Charles W. Matheis, Sr., a World War II fighter pilot who later certified helicopters for the Federal Aviation Administration until he retired at the age of 83, died May 27 at Hoag Hospital in Newport Beach. He was 86 years old.
Mr. Matheis was a native of Buffalo, New York. He graduated from Buffalo Technical high School in 1940. Upon graduation he went to work for Curtiss-Wright, building P-38 and P-40 fighter planes, while attending the University of Buffalo.
Mr. Matheis had lived with his wife and family in Huntington Beach and Irvine for 38 years. During most of that time, he was a helicopter design and engineering expert for the FAA at its Long Beach installation. Mr. Matheis was responsible for certification of the R22 and R44 civilian helicopters now on exhibit at the Udvar-Hazy Air & Space Museum near Washington, DC and the Heavy Lift Helicopter, which is used by firefighters to combat forest fires. He pursued these assignments with enthusiasm and dedication long past the normal retirement age. Upon his retirement in 2005 at the age of 83, Mr. Matheis was feted by his colleagues at a special celebration at the Heavy Lift Headquarters in Victorville, CA. The company sent a plane to Orange County to pick him up; he flew the plane back later that day.
In World War II, Mr. Matheis enlisted in the Army Air Corps. He was deployed to Southampton, England in the 160th Tactical Fighter Group, 360th Squadron, 9th Air Force. He flew the P-51 Mustang on reconnaissance missions.
Upon completion of his wartime service, Mr. Matheis returned to Rensselaer Polytechnic Institute where he earned his B.S. degree in Aeronautical Engineering in 1949. He joined Bell Aircraft and later Cornell Aeronautical Laboratory, where he worked in aircraft structural design and flight testing. In 1971, he accepted an offer from Cornell Lab to relocate to Southern California to verification test, flight test, and monitor the development of the new generation B-1 Bomber. Mr. Matheis retired from Cornell by that time re-named Calspan in 1976 and was summoned back to Buffalo to be honored with his 20-year service watch and pin. As it happened, that week, in January 1977, the city of Buffalo was blanketed by a huge blizzard that left behind seven-foot snow drifts. This experience confirmed his conviction that moving his family to California was one of the best decisions of his life.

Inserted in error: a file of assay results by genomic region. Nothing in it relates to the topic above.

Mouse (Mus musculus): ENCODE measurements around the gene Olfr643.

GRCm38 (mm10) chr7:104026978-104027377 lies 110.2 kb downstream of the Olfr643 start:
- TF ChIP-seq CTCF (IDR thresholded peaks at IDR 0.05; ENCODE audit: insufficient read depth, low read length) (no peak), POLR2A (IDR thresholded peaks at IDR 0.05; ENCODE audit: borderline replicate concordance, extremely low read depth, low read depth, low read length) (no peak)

Mr. Matheis is survived by his wife of 59 years, Mary Aileen Matheis, an attorney who serves on the Board of Directors of the Irvine Ranch Water District, and by seven children — Mary Cheryl, a consumer advocate with AARP in Washington, D.C.; Charles, Jr., an attorney in Newport Beach; Peter, an information technology specialist in Colorado Springs, Colorado; Joan, Athletic Director and educator at Poughkeepsie Day School in Poughkeepsie, New York; Paul, Fire Division Chief with the city of Newport Beach; Edna, an administrator with Aetna in Denver, Colorado; and Edward, a physician in Raleigh, North Carolina; a sister-in-law, Carol Seery of Huntington Station Long Island, New York, seven grandchildren, two great grandchildren and many nieces, great-nieces and great-nephews.
A Mass of the Resurrection will be celebrated at St. John Neumann Catholic Church, Irvine, on June 11 at 11 o’clock, followed by interment at Fort Rosecrans National Cemetery, Point Loma, San Diego, California.